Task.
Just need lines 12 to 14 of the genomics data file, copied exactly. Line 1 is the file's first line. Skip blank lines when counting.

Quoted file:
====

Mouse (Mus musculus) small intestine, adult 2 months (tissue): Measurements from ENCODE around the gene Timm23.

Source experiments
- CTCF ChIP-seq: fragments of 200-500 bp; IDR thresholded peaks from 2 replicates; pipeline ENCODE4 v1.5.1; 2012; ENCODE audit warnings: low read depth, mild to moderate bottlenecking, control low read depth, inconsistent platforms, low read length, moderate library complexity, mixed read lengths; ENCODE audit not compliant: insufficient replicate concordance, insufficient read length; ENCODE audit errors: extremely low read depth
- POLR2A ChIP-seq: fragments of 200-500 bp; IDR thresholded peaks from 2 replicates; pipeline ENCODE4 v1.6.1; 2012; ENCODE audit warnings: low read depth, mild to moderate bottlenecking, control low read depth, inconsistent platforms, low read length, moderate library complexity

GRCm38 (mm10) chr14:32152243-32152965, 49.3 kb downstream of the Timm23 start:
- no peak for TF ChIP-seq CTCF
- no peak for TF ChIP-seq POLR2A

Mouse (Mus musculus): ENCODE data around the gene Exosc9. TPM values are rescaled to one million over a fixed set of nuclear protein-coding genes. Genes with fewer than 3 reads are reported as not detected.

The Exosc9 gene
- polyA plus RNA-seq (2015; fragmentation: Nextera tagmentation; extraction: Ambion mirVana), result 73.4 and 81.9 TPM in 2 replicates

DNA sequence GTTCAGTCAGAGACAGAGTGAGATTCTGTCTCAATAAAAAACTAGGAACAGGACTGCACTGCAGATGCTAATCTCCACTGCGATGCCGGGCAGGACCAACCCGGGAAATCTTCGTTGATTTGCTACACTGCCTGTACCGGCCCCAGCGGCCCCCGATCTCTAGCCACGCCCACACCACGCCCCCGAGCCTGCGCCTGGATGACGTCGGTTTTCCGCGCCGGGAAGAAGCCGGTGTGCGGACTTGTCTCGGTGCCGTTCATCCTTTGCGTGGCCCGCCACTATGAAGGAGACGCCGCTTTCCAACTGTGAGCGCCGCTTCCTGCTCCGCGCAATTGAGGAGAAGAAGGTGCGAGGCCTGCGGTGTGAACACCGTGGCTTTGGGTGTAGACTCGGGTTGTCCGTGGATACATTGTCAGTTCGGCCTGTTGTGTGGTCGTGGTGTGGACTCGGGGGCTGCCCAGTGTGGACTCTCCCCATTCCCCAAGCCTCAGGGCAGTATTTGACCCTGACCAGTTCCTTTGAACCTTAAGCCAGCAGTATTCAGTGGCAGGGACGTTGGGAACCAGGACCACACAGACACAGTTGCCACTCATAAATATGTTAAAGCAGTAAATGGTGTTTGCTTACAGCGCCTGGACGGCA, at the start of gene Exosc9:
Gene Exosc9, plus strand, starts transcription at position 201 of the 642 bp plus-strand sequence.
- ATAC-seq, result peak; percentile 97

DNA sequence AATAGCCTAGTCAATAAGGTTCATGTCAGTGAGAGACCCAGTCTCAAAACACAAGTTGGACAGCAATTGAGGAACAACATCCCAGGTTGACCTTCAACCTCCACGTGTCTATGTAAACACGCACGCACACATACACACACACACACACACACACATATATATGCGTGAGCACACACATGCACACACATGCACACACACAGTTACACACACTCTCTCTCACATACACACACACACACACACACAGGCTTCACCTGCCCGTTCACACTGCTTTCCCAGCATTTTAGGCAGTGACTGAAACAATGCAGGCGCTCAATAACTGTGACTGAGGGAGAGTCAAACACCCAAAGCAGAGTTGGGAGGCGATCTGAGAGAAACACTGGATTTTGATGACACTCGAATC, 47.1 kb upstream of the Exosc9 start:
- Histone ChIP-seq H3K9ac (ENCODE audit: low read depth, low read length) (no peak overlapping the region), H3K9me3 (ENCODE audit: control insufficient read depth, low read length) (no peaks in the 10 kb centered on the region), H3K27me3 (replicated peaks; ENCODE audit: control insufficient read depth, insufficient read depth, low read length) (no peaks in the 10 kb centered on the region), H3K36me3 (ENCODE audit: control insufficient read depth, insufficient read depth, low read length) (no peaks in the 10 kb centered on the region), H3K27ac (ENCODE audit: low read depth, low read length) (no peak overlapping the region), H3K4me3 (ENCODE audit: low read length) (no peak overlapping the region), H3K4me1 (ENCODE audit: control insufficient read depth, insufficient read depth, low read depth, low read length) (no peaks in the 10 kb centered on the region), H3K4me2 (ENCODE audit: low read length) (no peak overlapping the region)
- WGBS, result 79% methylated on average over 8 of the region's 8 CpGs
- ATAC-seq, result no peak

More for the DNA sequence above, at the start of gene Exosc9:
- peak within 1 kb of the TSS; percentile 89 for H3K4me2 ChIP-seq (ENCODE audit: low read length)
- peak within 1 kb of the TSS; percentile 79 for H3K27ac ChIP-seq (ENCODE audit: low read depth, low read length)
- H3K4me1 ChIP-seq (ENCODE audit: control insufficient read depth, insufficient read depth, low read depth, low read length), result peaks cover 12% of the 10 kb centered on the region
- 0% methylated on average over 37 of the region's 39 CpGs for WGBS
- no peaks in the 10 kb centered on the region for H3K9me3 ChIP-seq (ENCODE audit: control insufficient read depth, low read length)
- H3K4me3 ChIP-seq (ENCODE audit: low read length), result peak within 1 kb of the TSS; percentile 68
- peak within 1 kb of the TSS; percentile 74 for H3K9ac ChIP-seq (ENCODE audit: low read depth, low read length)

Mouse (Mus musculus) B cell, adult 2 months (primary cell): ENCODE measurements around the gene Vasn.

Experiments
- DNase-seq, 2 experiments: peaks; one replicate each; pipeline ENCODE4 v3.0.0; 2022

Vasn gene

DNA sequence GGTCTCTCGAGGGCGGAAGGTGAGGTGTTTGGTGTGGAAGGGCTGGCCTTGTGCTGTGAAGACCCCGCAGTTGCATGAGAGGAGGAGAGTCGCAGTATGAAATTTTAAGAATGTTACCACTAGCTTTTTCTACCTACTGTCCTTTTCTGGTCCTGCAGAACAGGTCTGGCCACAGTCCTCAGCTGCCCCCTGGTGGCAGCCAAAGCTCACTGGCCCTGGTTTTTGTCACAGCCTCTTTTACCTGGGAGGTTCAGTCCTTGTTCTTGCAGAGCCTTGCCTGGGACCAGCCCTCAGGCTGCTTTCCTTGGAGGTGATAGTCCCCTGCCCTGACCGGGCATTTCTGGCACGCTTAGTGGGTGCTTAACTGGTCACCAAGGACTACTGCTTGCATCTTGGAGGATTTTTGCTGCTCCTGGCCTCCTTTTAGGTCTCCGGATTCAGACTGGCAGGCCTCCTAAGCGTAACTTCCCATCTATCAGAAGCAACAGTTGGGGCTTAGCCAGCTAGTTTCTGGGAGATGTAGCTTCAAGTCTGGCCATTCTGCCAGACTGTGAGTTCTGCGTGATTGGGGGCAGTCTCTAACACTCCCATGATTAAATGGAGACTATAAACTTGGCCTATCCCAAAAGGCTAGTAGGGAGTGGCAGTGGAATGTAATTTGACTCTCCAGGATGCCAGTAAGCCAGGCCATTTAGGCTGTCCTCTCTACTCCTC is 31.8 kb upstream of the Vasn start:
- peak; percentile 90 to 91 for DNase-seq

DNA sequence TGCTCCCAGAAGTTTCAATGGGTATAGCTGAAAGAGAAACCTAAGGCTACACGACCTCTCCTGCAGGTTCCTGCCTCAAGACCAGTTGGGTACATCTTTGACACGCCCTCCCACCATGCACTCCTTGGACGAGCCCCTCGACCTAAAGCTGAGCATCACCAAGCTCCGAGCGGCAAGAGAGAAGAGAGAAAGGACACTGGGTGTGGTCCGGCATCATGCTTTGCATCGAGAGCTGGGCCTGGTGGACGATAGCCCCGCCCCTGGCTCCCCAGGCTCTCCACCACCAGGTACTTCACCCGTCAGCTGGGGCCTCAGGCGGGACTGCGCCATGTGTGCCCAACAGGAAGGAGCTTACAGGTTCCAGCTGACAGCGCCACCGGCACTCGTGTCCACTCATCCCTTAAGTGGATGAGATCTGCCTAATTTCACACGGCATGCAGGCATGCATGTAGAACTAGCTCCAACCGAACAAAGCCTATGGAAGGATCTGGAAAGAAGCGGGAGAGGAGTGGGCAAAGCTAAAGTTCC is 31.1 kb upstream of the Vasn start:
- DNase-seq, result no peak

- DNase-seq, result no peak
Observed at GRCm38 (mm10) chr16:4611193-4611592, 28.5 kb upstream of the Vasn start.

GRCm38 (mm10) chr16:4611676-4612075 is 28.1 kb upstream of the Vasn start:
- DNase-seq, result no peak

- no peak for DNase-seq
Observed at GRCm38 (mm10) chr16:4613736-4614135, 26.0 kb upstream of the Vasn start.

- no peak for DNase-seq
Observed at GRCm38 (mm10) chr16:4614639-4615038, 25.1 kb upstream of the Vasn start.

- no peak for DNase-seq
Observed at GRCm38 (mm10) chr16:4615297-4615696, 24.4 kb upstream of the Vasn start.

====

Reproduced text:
Gene Exosc9, plus strand, starts transcription at position 201 of the 642 bp plus-strand sequence.
- ATAC-seq, result peak; percentile 97

DNA sequence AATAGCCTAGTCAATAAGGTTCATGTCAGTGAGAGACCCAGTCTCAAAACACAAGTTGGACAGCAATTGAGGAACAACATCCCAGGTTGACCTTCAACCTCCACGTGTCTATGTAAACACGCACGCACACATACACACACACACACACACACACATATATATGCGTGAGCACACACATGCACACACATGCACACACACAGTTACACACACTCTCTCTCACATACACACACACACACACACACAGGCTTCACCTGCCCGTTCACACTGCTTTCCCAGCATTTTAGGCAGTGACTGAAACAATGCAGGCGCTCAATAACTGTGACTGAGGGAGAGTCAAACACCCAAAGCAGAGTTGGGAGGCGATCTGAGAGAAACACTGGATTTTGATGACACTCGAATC, 47.1 kb upstream of the Exosc9 start: